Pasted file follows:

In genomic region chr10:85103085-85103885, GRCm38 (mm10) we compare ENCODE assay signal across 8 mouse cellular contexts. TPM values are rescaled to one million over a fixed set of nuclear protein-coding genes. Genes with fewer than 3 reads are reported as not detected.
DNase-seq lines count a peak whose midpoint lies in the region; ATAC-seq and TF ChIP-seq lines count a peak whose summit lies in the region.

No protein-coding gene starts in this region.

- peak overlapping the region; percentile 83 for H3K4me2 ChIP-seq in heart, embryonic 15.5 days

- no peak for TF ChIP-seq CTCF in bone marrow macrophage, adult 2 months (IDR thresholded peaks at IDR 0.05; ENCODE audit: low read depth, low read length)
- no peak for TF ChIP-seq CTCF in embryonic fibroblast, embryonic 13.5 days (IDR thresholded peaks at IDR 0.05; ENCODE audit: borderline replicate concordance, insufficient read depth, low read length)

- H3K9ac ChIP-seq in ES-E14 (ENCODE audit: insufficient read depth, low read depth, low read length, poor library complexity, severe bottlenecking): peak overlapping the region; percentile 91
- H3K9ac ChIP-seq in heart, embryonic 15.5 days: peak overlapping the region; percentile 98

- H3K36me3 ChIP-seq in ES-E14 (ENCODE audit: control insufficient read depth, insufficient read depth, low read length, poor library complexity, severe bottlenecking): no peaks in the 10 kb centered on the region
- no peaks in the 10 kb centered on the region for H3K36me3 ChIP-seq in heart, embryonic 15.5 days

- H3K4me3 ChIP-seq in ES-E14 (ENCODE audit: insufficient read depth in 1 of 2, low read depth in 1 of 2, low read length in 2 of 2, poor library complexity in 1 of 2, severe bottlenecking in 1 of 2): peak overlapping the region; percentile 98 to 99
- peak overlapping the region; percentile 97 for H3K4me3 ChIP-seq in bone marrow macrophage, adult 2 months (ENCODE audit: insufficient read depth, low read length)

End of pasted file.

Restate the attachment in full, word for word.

In genomic region chr10:85103085-85103885, GRCm38 (mm10) we compare ENCODE assay signal across 8 mouse cellular contexts. TPM values are rescaled to one million over a fixed set of nuclear protein-coding genes. Genes with fewer than 3 reads are reported as not detected.
DNase-seq lines count a peak whose midpoint lies in the region; ATAC-seq and TF ChIP-seq lines count a peak whose summit lies in the region.

No protein-coding gene starts in this region.

- peak overlapping the region; percentile 83 for H3K4me2 ChIP-seq in heart, embryonic 15.5 days

- no peak for TF ChIP-seq CTCF in bone marrow macrophage, adult 2 months (IDR thresholded peaks at IDR 0.05; ENCODE audit: low read depth, low read length)
- no peak for TF ChIP-seq CTCF in embryonic fibroblast, embryonic 13.5 days (IDR thresholded peaks at IDR 0.05; ENCODE audit: borderline replicate concordance, insufficient read depth, low read length)

- H3K9ac ChIP-seq in ES-E14 (ENCODE audit: insufficient read depth, low read depth, low read length, poor library complexity, severe bottlenecking): peak overlapping the region; percentile 91
- H3K9ac ChIP-seq in heart, embryonic 15.5 days: peak overlapping the region; percentile 98

- H3K36me3 ChIP-seq in ES-E14 (ENCODE audit: control insufficient read depth, insufficient read depth, low read length, poor library complexity, severe bottlenecking): no peaks in the 10 kb centered on the region
- no peaks in the 10 kb centered on the region for H3K36me3 ChIP-seq in heart, embryonic 15.5 days

- H3K4me3 ChIP-seq in ES-E14 (ENCODE audit: insufficient read depth in 1 of 2, low read depth in 1 of 2, low read length in 2 of 2, poor library complexity in 1 of 2, severe bottlenecking in 1 of 2): peak overlapping the region; percentile 98 to 99
- peak overlapping the region; percentile 97 for H3K4me3 ChIP-seq in bone marrow macrophage, adult 2 months (ENCODE audit: insufficient read depth, low read length)